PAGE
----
DEPARTMENT OF ELECTRICAL AND SYSTEMS ENGINEERING
To build RLC circuits and to observe the transient response to a step input. You will study and measure the overdamped, critically damped and underdamped circuit response.
RLC circuits are widely used in a variety of applications such as filters in communications systems, ignition systems in automobiles, defibrillator circuits in biomedical applications, etc. The analysis of RLC circuits is more complex than of the RC circuits we have seen in the previous lab. RLC circuits have a much richer and interesting response than the previously studied RC or RL circuits. A summary of the response is given below.
Lets assume a series RLC circuit as is shown in Figure 1. The discussion is also applicable to other RLC circuits such as the parallel circuit.
By writing KVL one gets a second order differential equation. The solution consists of two parts:
Case 1: Critically damped response: two equal roots s= s1= s2
Case 2: Overdamped response: two real and unequal roots s1 and s2
Case 3: Underdamped response: two complex roots
1. Review the sections on RLC circuit in textbook (6.3 in Basic Engineering Circuit Analysis, by D. Irwin).
2. Prove that the expression for the damping ratio and the undamped resonant frequency for the circuit of Figure 1 is equal to,
4. For the three cases of damping ratio equal to 1, 2 and 0.2 find the expression of the voltage vC(t) over the capacitor using the values of the capacitor, inductor and resistors calculated above. Assume a unit step function vS as the input signal, and initial conditions vC(0)=0 and iL(0)=0. Plot the response for the three cases (preferably using a plotting program such as MATLAB, Maple or a spreadsheet).
1. Simulate the three RLC circuits using Multisim software for the cases of damping ratio equal to 1, 2 and 0.2 (use the values of R, L and C found from the pre-laboratory). Use a square wave with 1Vpp (i.e. amplitude of 0.5V with offset of 0.5V - use the function generator in EWB) and frequency of 200 Hz as input voltage. Compare the waveforms with the one you calculated in the pre-lab. Make a print out.
2. Get the components L and C you will need to build
the RLC circuit. A real inductor consists of a parasitic resistor (due
to the windings) in series with an ideal inductor as shown in Figure 4.
Measure the value of the inductor and the parasitic resistance RL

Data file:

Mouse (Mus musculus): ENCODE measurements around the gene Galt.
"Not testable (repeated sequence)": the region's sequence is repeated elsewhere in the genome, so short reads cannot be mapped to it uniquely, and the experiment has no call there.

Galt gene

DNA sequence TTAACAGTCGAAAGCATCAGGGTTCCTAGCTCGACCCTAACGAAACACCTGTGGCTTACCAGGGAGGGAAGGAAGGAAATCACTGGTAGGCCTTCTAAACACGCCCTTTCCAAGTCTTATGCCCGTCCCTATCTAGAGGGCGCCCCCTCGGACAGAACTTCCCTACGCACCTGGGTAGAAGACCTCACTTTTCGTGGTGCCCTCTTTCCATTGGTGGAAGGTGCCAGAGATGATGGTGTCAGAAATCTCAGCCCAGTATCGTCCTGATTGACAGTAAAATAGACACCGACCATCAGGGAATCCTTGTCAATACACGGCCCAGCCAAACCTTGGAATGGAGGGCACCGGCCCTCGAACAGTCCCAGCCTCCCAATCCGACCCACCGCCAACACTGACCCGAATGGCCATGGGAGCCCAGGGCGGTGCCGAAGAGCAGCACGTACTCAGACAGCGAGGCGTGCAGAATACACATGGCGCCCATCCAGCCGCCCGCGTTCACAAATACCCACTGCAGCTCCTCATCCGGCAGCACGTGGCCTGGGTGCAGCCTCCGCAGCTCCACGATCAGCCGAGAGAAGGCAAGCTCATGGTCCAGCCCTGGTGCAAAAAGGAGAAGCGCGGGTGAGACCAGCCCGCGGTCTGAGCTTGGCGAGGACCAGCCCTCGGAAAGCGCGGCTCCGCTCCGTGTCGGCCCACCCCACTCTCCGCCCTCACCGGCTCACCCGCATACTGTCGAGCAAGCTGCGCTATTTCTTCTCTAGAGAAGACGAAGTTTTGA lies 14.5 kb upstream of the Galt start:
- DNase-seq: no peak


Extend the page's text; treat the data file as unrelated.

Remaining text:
using an RLC meter and record these in your notebook. Measure also the
value of the capacitor. For the resistors use a 5 kOhm potentiometer.
3. Build the series RLC circuit of Figure 5, using the values for L and C found in the pre-lab corresponding to the damping ratio of 1, 2 and 0.2.
The total resistor RTOT of the circuit consists of three components: RT which is the output resistance of the function generator (50 Ohm), the parasitic resistor RL and the actual resistor R. First calculate the required resistor R such that the total resistor corresponds to the one found in the pre-lab for each case. Fill out a table similar to the one shown below.
Case 1: critically damped response.
b. Set the function generator to 1Vpp with an offset voltage of 0.5V and a frequency of 200 Hz. Display this waveform on the oscilloscope. Measure the voltage over the capacitor and display the waveform vC(t)on the scope. Measure its characteristics: risetime, Vmin, Vmax, and Vpp. Make also a print out of the display. Compare the measured results with the one from the pre-lab and the simulations.
b. Calculate one of the time constants of the expression (4). Usually one of the time constants is considerably larger than the other one which implies that the exponential with the smallest time constant dies out quickly. You can make use of this to find the largest time constant. Measure two points on the graph (v1,t1) and (v2,t2) as shown in Figure 6. Choose t1 sufficiently away from the origin so that one of the exponentials has decayed to zero. You can than make use of the following relationship to find the time constant:
Case 3: underdamped response
b. Determine the value of t
from the measured waveform (See Figure 3). Use the expression (7) to determine
the value of the time constant (t=1/s).
J. D. Irwin, "Basic Engineering Circuit Analysis,"
5th edition, Prentice Hall, Upper Saddle River, NJ, 1996.
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Created by Jan Van der Spiegel: April 15, 1997.
Updated by Sid Deliwala on Jan 11, 2013.